Drink to Procanico, Grechetto and Aleatico!

Thursday, 6 December, 2012
Kristina B, CWM
These white grape varieties should not make you frown. These autochthonous grapes make wines which are under Italy’s Top 100 Best Buys!  Maybe memories of a sweet partially botrytised wine of Grechetto and Procanico (also known as Trebbiano elsewhere) may bring a smile to your face, or is it that you remember that Napoleon drank Aleatico while in exile on Elba?
All three of these grape varieties have progressed ‘from their sweet beginnings’, into serious wines of DOC and IGT status in the southern parts of Tuscany. For Procanico and Grechetto let us go to Orvieto, the town, and the wine region Orvieto DOC.

Orvieto has its origins in the 8th/9th century BC when the volcanic hill was first inhabited by the Etruscans. The town became an important papal seat in the 11th /12th century. The striped travertine and basalt Cathedral and the 1200 grottos underground are not the only 2 incredible sights to see in Orvieto. The two lakes nearby, Lake Bolsena and also Lake Corbara, are wonderful ‘agri-turismo’ destinations. Sightseeing  of many archaeological sites like Campo della Fiera, Sugano, San Lorenzo in vineis, and a little further away, the ancient town of Pitigliano make your travels between the interesting winery visits even more spectacular.
The Orvieto DOC wine region goes over 2 provinces, Umbria and Lazio. Umbria has 16503 hectares of vineyards, some 11 DOC and 2 DOCGs, producing 740000 hectolites of wine annually. This landlocked region has exceptional soils of limestone and tufa, and the rolling hills permit animal and food farming. 58% of the wines from Umbria are white wines.

Lazio has 25 DOCs (of which 20 are white variety based), for example there are two around the Lake Bolsena e.g. Est! Est! Est! di Montefiascone DOC and Aleatico di Gradoli DOC. Lazio, with its capital Rome, has an annual wine production of 2 million hectolitres. The Italian website www.winecountry.it even admits to a decline in quality of the wines from Lazio, because of a huge demand of low- cost wines in the principal city.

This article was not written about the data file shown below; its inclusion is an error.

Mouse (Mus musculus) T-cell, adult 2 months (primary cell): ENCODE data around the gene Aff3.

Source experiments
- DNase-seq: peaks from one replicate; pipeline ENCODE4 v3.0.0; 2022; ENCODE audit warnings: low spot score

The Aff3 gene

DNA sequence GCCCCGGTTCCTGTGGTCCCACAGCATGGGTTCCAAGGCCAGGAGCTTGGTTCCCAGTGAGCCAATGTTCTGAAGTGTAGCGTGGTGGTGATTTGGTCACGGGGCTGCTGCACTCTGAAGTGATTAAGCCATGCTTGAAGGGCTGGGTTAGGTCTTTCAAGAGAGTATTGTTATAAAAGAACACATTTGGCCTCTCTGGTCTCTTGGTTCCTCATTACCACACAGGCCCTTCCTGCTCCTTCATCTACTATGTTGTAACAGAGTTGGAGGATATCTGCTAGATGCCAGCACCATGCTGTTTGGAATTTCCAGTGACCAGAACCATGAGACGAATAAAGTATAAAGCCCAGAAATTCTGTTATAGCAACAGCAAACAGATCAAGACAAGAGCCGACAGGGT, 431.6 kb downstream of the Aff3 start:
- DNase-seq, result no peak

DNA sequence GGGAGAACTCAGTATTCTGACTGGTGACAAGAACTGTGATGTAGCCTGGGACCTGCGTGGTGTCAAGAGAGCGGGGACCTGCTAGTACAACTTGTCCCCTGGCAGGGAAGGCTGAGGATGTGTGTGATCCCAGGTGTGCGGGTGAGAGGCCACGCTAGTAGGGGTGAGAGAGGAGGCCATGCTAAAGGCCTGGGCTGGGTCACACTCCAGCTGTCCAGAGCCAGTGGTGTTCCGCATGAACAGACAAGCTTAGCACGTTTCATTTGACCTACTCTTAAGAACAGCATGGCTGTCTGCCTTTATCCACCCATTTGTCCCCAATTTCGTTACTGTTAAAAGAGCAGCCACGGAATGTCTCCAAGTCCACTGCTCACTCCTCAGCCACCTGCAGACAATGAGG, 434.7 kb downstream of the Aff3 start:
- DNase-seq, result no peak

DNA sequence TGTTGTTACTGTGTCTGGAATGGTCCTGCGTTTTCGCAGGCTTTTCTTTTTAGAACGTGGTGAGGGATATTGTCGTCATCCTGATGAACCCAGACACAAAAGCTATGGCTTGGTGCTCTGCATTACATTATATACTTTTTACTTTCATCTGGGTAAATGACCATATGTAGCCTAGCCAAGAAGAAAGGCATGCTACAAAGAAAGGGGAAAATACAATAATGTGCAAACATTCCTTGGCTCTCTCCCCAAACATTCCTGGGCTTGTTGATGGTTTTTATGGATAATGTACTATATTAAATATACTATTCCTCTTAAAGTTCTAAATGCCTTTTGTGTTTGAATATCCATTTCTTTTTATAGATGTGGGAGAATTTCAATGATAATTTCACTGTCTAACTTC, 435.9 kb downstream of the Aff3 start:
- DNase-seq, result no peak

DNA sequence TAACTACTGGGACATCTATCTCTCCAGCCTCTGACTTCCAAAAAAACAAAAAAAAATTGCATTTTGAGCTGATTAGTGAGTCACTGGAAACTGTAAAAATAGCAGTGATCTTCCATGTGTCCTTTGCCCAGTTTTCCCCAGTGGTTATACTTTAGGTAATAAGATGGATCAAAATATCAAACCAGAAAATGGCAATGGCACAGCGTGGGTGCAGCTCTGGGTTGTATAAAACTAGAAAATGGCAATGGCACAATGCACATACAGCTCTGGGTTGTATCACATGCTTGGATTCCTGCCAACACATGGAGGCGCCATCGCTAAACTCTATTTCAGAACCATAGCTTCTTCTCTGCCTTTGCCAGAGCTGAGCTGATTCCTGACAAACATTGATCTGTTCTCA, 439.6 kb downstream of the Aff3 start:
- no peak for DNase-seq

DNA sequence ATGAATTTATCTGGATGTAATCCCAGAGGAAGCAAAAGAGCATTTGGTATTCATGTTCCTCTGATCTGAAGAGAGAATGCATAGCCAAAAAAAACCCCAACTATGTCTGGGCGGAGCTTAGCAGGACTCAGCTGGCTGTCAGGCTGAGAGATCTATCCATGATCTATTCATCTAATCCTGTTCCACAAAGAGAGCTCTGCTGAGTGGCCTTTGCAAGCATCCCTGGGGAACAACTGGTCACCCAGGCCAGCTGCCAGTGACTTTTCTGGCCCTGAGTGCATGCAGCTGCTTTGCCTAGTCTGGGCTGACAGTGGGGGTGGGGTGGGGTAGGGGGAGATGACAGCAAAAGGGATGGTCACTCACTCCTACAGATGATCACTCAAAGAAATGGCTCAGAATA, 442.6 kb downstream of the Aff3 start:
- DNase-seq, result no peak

Orvieto DOC is now best known for its white dry wines, a blend of 4-5 white varieties: Procanico, Verdello, Grechetto, Drupeggio (also known as Canaiolo Bianco) and Malvasia.

Baberani Wine Company is on the hills of Lake Corbara, part of a dam linked to hydroelectric plants, a few minutes from Orvieto. There are 50 hectares of vineyards, guyot -trained, in different sites. The farm also offers ‘agri-tursimo’, rustic, traditional, yet practical accommodation right in their vineyards. This traditional family winery uses modern techniques from vineyard to winery, and tries to preserve the authentic taste of each terroir. Their wines are from the Orvieto DOC (white wines in dry, medium sweet and sweet/noble rot style), Lago di Corbara DOC (red wines) and also Umbria IGT.

A quaffing Orvieto DOC Classico Superiore is their dry Castagnolo, at around Euro9.50, made of Procanico, Grechetto, Chardonnay and Riesling. Other white wines are a Orvieto Classico (made up of the expected blend in the area i.e.: of Procanico, Grechetto, Verdello, Malvasia, and Drupeggio) their Vermentino, a Grechetto, as well as their noble rot and Moscato wines. Calcaia, their botrytised  Orvieto DOC Classico Superiore was a wine mentioned under the Italy Top 100 Best Buys from Wine Enthusiast some years ago. A wine called VI NO SO2 is an incredible effort to show how the white Grechetto grapes, (which have unusually high tannins), and Procanico grapes, can be made into a wine without any addition of chemicals. Dr. Baberani says that this is achieved through meticulous physical treatments from vineyard to bottle and thus the only sulphites are those “originating from the fermentation of the yeast”.